THE HEAD OF THE SUPREME STATE SECURITY PROSECUTION (SSSP)
Judge Khaled Diaa el-Din, the head of Egypt's Supreme State Security Prosecution (SSSP), is responsible for the unlawful prosecution of thousands of Egyptians for peaceful activism, protected by international human rights law. He has kept these peaceful activists in extended and unlawful pretrial detention.
"Diaa el-Din doesn't need to persuade a judge to convict the peaceful political opponents he arrests," said DAWN Executive Director Sarah Leah Whitson, "He imposes his own punishment of endless pretrial detention."
In addition to using his prosecutorial discretion to crush peaceful dissent, Diaa el-Din is responsible for prosecutorial decisions to hold activists in extended pretrial detention. He issued prosecutorial orders to detain activists, requested judicial orders to detain them and appealed judicial decisions ordering their release from pretrial detention, keeping journalists, lawyers, intellectuals and rights activists in endless pretrial detention. Under Diaa el-Din's leadership, the SSSP exercised its prosecutorial discretion to bring criminal charges against human rights and political activists for peaceful speech and political activity, in violation of their rights to freedom of expression and association.
Diaa el-Din is in charge of the abusive practice of bringing new charges against defendants who have already been subjected to pretrial detention, in order to circumvent the two-year limit on pretrial detention and, in some cases, to keep people in multiple rounds of pretrial detention that lasts for years. The relevant Egyptian law allows the public prosecutors to order pretrial detention for renewable periods of 15 days each, for up to 150 days. Thereafter the public prosecutors may request extension of pretrial detention from a judge for no more than two years in total. Under Diaa el-Din, prosecutors repeatedly have brought new charges against defendants for the same underlying acts for which they have been held in pretrial detention as the two-year limit neared. For example, the SSSP three times brought new or recycled charges against human rights lawyer and activist Ibrahim Metwally Hegazy, ordering him back into pretrial detention, even though he had already spent years in pretrial detention for other, similar charges, all stemming from his peaceful human rights activism.
Diaa el-Din is responsible for the unjust prosecution and detention of peaceful journalists, activists and lawyers such as Kholoud Said Amer, Hoda Abdel Moniem, Walid Shawky, Ibrahim Ezz el-Din, Solafa Magdy Sallam, and Khaled Dawoud.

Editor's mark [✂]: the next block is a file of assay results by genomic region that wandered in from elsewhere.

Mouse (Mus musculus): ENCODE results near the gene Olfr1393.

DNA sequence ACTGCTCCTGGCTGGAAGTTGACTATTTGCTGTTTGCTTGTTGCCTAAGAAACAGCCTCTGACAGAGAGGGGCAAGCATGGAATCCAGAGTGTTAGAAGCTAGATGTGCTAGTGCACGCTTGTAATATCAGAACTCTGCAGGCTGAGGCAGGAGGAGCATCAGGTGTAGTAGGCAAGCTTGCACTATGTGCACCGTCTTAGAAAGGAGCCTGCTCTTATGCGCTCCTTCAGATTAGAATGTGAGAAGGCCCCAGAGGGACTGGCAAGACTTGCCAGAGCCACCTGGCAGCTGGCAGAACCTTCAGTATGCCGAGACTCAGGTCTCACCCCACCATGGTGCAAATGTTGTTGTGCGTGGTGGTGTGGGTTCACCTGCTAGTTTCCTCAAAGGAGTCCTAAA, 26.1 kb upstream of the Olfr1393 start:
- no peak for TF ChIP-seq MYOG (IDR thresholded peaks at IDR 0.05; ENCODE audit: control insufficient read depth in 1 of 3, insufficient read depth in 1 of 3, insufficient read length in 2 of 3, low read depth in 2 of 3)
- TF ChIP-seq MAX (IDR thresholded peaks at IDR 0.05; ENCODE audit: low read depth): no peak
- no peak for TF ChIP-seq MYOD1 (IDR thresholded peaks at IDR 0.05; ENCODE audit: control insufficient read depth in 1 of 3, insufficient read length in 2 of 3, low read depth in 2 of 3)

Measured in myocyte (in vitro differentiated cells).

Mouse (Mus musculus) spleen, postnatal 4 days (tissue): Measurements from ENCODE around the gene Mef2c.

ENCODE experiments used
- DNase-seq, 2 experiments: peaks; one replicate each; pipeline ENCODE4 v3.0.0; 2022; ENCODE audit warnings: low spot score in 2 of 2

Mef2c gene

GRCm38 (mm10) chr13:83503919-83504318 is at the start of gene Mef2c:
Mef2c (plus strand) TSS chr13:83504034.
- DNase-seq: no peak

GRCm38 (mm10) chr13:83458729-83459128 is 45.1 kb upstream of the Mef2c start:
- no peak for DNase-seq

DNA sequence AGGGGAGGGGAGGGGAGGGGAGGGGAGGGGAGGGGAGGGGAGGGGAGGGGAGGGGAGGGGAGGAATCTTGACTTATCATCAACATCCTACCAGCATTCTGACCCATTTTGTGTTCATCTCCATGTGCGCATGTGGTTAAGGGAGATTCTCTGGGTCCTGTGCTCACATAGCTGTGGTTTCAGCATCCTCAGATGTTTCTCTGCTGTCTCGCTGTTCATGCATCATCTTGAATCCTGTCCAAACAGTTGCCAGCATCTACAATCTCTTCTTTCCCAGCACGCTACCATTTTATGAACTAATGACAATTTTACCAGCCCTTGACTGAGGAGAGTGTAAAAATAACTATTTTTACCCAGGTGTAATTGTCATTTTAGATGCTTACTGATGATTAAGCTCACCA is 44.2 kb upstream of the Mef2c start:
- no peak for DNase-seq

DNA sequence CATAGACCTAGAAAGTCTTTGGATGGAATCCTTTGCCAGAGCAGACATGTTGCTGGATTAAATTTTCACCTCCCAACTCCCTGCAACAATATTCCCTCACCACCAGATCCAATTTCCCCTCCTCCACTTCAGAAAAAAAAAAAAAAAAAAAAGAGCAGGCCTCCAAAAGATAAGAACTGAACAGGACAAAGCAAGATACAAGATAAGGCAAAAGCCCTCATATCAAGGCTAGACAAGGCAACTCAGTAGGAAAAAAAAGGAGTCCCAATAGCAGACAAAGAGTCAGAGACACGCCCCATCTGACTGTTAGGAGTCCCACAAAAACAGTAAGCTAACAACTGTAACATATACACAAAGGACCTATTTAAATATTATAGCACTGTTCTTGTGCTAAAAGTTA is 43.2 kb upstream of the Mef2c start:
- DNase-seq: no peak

"Khaled Diaa el-Din is an integral part of the al-Sisi government's crackdown on civil society, political pluralism and intellectual openness," Whitson said. "He has weaponized anti-terrorism laws to crush opposition to Egypt's tyrannical government."
Diaa el-Din was promoted to his current position on September 26, 2016.
On September 23, 2020, DAWN requested a response from Judge Khaled Diaa el-Din by writing to the Egyptian government, but no response has been received as of publication.
About the SSSP
The SSSP is a special agency of the Public Prosecution in Egypt that was established on March 8, 1953 in order to investigate crimes that threaten "state security". In 1972, the justice minister issued decree No. 1270 which specified the jurisdiction of the SSSP and listed the crimes it can investigate, including crimes related to internal and external security, explosives, assembly, and strikes. SSSP's mandate also includes the crimes reviewed by Emergency State Security Courts, such as terrorism, protesting, and attacks on places of worship.
However, the Egyptian authorities frequently consider peaceful dissent and criticism to be acts of terrorism. For example, the anti-terrorism law criminalizes a wide range of peaceful activities protected by international and even Egyptian human rights protections. The law uses vaguely worded accusations like "spreading false news," "misusing social media", and "joining a terrorist organization" to prosecute activists, human rights defenders, journalists, lawyers, and politicians.
Watch the video of DIaa el-Din here:
About DAWN's culprit gallery:
Tyrants need enablers who will implement their oppressive practices, even if it means abusing their fellow citizens. These agents often mask their complicity in the guise of professionals exercising their duties in offices, courtrooms, police stations, and interrogation rooms.
DAWN seeks to disclose the identity of the state agents who enable repression and to make them recognizable at home and abroad. These individuals, whom DAWN calls "culprits," bear administrative, civil, moral, legal, and/or political responsibility for human rights and international humanitarian law violations.